• Monitors activities and makes adjustments to address any new issues, changes, or improvements

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Who manages information security?

Threats to information security come in many forms not limited to natural disasters, computer or server malfunction and physical theft. While paper-based businesses still exist, the ever increasing reliance on information systems has cause information security to become a key consideration in cybersecurity risk management and raise a need for dedicated IT security specialists.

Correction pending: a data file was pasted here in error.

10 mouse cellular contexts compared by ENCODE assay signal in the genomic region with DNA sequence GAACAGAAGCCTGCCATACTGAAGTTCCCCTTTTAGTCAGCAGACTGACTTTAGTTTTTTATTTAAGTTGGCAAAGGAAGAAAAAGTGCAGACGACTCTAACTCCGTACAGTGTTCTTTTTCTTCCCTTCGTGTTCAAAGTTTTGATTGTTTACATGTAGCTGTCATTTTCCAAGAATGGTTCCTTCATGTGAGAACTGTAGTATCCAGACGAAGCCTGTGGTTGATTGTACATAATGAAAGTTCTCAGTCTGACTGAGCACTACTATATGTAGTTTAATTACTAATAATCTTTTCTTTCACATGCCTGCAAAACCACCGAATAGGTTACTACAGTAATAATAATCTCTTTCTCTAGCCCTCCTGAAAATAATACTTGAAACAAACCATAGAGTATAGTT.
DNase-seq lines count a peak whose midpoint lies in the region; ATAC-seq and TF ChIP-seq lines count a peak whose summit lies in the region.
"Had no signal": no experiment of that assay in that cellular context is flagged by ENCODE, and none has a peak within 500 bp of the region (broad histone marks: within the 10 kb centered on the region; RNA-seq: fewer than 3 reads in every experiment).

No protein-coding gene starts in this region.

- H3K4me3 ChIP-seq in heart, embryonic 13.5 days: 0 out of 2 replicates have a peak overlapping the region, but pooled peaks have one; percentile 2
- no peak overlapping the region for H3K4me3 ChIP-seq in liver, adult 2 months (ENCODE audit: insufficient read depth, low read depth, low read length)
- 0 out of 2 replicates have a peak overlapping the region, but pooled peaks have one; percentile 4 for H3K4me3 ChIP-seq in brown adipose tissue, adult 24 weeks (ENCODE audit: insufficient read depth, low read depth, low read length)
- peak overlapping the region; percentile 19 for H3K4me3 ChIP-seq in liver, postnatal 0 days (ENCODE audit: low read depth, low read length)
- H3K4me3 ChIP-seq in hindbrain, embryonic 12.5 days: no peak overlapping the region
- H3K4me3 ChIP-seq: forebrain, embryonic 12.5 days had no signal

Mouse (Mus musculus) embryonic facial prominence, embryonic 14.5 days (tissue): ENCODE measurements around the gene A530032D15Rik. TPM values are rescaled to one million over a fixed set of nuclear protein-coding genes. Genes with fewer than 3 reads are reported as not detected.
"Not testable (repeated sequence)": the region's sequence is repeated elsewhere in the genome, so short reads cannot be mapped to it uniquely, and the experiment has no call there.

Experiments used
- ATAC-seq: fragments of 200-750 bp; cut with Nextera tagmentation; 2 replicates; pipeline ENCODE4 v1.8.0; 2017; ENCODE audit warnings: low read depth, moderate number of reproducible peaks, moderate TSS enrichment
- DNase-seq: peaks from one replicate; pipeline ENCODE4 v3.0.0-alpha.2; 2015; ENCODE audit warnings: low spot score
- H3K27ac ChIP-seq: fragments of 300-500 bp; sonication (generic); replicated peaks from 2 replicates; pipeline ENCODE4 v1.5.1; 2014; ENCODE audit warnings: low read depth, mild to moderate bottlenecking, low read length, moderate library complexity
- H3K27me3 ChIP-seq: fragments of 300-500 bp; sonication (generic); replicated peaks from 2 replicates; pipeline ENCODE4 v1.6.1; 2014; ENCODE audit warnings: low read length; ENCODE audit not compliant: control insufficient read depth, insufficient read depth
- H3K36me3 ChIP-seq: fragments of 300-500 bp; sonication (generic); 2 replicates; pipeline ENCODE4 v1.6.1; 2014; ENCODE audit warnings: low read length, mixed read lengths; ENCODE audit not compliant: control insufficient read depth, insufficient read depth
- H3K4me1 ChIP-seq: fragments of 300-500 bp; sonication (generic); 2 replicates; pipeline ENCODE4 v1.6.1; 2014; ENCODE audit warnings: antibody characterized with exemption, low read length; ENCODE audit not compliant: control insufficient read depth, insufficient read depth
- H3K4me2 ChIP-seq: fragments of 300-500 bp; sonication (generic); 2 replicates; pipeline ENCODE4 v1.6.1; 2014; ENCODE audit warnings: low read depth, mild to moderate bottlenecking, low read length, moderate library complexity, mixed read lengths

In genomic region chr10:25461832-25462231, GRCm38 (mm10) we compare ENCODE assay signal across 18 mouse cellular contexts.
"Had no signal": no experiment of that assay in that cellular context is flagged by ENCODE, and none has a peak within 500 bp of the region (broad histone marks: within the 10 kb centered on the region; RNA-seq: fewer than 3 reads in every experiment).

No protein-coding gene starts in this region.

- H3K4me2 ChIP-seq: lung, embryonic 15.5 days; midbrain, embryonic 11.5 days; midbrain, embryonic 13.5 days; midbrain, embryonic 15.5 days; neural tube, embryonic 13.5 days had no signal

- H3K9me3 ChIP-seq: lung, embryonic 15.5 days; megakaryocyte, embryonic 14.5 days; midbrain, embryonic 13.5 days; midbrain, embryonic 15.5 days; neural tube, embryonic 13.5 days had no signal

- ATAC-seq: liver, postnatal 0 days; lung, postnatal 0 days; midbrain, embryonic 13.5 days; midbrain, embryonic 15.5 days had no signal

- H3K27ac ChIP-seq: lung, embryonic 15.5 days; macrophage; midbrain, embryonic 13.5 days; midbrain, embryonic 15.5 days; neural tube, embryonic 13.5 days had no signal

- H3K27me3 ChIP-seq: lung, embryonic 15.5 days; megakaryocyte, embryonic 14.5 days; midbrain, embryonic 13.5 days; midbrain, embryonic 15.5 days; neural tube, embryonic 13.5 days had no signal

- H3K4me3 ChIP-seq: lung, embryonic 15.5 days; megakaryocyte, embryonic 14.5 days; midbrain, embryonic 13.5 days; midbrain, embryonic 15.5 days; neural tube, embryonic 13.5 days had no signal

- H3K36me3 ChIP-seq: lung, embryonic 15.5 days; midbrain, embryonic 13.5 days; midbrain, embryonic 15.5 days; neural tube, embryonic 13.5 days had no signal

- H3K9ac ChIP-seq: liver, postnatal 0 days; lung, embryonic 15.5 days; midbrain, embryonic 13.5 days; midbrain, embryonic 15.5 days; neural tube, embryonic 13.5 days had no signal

These information technology security professionals are concerned with data security, application security, network security, computer security and physical security. Understand that data, applications and computers are spreading far beyond what is traditionally thought of as a computer. Smartphones, tables and other mobile devices are as much of a computer as a server or mainframe and are susceptible to malicious cyber attacks that can gain access to sensitive information, critical information, information assets or control of important internal computer systems.